Saturday: Week Two


Nicholas Hove got up from behind the desk in his office overlooking the harbour in Aarhus, shook hands with Tobias and said genially, “I haven’t been interviewed by the police since my old days as an activist. Take a seat, Chief Inspector. I see you have to work on holiday weekends too. No rest for the wicked. What can I do for you?”

“It’s about your days as an environmental activist,” said Tobias. “Specifically, about a protest at Skovlynd in the late nineties.”

“I remember,” said Nicholas Hove. “The golf course versus Bechstein’s Bat. The golf course won. Not surprising, given the amount of money Kurt Malling was willing to throw around.” 

Tobias raised an eyebrow.

“I don’t mean money in brown envelopes,” said Nicholas Hove smoothly. “Malling was a big donor to the library and the museum,” he paused, “as well as the conservative party, of course. You know he’s standing in the election?”

Tobias nodded. 

“Is someone suggesting there were kickbacks?” said Hove. “Is that what this is about? It’s a bit late in the day, is it not?”

“This is about a murder enquiry,” said Tobias. 

Hove looked surprised, but not perturbed. “Who’s been murdered? Is it someone I know?” 

“We found human remains in a bog at Roligmose,” said Tobias.

“I read about that,” said Nicholas. “Why do you want to speak to me?” 

“We have reason to believe they are the remains of someone who was part of a protest against building the golf course at Skovlynd. Do you remember Emily Rasmussen?” 

Hove looked shocked. “The reports said the remains were of a male.”

“That’s correct,” said Tobias. “We haven’t identified him yet. But we know his girlfriend at that time was Emily Rasmussen and she was part of the Skovlynd protest. We haven’t been able to contact her. Can you help?” 

 “I remember Emily Rasmussen,” said Hove. “I didn’t know her well.” 

“Her boyfriend was called Lennart.” 

Hove closed his eyes in concentration, opened them and shook his head. “Sorry. I don’t remember Emily with a boyfriend. There was a guy called Lennart who used to turn up at demos, but I don’t remember much about him.” He grinned. “I mostly noticed the girls.”

Tobias took an envelope from his briefcase and shook three photographs on to the desk. He turned them to face Hove and straightened each one of them.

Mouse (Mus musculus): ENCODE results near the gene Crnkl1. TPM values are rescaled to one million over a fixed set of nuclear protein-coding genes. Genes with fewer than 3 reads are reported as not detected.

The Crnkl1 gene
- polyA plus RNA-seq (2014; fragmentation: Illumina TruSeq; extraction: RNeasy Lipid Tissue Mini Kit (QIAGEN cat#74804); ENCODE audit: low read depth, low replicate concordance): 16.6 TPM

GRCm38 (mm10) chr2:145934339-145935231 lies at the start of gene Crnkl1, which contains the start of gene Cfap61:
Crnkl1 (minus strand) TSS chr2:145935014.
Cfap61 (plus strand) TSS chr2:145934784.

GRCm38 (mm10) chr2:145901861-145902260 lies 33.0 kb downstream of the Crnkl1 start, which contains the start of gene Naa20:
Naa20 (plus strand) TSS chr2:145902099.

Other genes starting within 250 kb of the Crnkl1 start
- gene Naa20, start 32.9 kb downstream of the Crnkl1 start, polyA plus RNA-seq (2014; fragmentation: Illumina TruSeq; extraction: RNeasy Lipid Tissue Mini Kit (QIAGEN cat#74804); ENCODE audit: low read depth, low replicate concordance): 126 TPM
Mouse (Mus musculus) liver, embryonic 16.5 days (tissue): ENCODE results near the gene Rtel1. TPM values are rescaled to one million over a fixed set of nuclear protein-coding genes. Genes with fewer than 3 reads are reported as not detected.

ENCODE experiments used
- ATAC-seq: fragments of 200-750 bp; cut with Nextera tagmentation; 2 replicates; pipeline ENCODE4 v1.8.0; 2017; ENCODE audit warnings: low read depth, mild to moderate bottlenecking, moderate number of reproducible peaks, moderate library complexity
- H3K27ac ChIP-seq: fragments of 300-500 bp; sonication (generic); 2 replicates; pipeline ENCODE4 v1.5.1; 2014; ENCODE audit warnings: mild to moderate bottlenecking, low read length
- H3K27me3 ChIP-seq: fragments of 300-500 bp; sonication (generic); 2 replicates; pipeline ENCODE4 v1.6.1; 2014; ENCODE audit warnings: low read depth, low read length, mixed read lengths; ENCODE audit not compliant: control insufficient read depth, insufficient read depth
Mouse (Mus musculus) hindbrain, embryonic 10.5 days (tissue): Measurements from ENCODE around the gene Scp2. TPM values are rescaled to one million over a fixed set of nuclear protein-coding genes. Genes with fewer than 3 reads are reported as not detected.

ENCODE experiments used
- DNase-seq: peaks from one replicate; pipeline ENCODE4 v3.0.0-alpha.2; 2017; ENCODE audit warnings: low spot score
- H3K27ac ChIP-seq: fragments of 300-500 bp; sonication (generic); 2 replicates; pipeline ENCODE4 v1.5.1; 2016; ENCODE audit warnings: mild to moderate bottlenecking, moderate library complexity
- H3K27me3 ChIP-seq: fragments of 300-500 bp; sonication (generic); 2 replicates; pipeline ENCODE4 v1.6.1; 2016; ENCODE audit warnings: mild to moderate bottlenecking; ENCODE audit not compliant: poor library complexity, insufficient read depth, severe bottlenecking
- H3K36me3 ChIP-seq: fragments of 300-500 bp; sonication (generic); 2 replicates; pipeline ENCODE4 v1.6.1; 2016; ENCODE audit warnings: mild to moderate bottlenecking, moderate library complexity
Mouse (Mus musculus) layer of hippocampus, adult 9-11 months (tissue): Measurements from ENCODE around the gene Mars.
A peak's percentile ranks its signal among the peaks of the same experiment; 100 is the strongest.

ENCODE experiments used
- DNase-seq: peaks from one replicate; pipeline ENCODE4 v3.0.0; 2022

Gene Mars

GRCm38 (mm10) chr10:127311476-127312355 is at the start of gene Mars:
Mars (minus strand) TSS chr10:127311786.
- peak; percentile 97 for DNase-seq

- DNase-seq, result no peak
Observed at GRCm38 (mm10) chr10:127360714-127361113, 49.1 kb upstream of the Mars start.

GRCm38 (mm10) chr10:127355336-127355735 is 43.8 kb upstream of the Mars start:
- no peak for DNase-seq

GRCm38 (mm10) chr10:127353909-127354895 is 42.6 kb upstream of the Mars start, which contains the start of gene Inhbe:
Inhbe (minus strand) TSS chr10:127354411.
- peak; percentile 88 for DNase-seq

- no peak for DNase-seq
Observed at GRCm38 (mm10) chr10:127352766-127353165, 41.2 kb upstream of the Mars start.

“Can you name the people in these photographs,” he said. 

Hove picked up each photograph in turn and studied it.

“I recognise my younger self, of course. But I have to think about the others. People came and went. Even Aksel.”

“Who’s Aksel?”

“He’d been on protests all over. He was a kind of green anarchist. He was the most committed of all of us.”

“Is he in any of these photographs?”

Hove shook his head. “Aksel was good at avoiding being photographed. And avoiding arrest.”

“What’s his surname? Do you know where he is now?”

“I don’t think I even knew it. I have no idea where he is now. Everything petered out after the arrests. We knew we’d lost. People drifted away.”

He picked up the first photograph again. “The girls chained to the Hydrema are Emily Rasmussen and Gudrun Jeppesen,” he grinned, “I had a bit of thing with Gudrun.” 

“Is Emily’s former boyfriend in any of these photos?”

“Former boyfriend? Did Emily and he split up?”

“We assume so,” said Tobias. “She didn’t report him missing.”

“They must have broken up,” said Hove. “Do you know when he died?”

“About fourteen or fifteen years ago. We think no later than 1999. Probably just after the Skovlynd protest. Look again at the photos. Is he in any of them?”

“I don’t recognise him if he is. As I said, I don’t remember much about him.” 

“Are you still in touch with Gudrun Jeppesen?”

“We haven’t spoken in a long time,” said Nicholas. His grin was sheepish now. “I married a friend of Gudrun’s. It was all a bit sticky.”

“I’d like to talk to her,” said Tobias. “Have you any idea where we might find her?”

 Hove was silent for a moment. “I have no idea where she is now. At the time, she was sharing a house near the university.” He paused. “I have an idea she went to live on an island.”

“Keep the photographs,” said Tobias. “Let me know if you remember anything else.” He put his card on the desk. 

Hove’s secretary put her head around the door. “Kurt Malling has arrived,” she said. 

Tobias didn’t hide his surprise.

“Politics makes strange bedfellows,” said Nicholas Hove smoothly. “Malling wants my support for a wind farm project that’s running into opposition.” He laughed. “Bechstein’s Bat strikes again.” He stood up. “I hope I’ve been some help.” 

He escorted Tobias to the door. “If you get in touch with Gudrun, give her my regards.”

Tobias found a Gudrun Jeppeson Holm in the white pages of the national telephone directory. She lived on the island of Aero. Was she even the right person? Was she at home?

Yes, she was the Gudrun Jeppeson whom Nicholas Hove had mentioned. Yes, she was at home. He could visit her. 

Tobias made a quick calculation. It was nearly four hours to the ferry. Add another hour and a quarter for the crossing. Was it worth it? He could talk to her on the telephone. But that was never as good as interviewing someone in person. Assessing them. 

“I’ll be with you by five o’clock this afternoon,” he said. 


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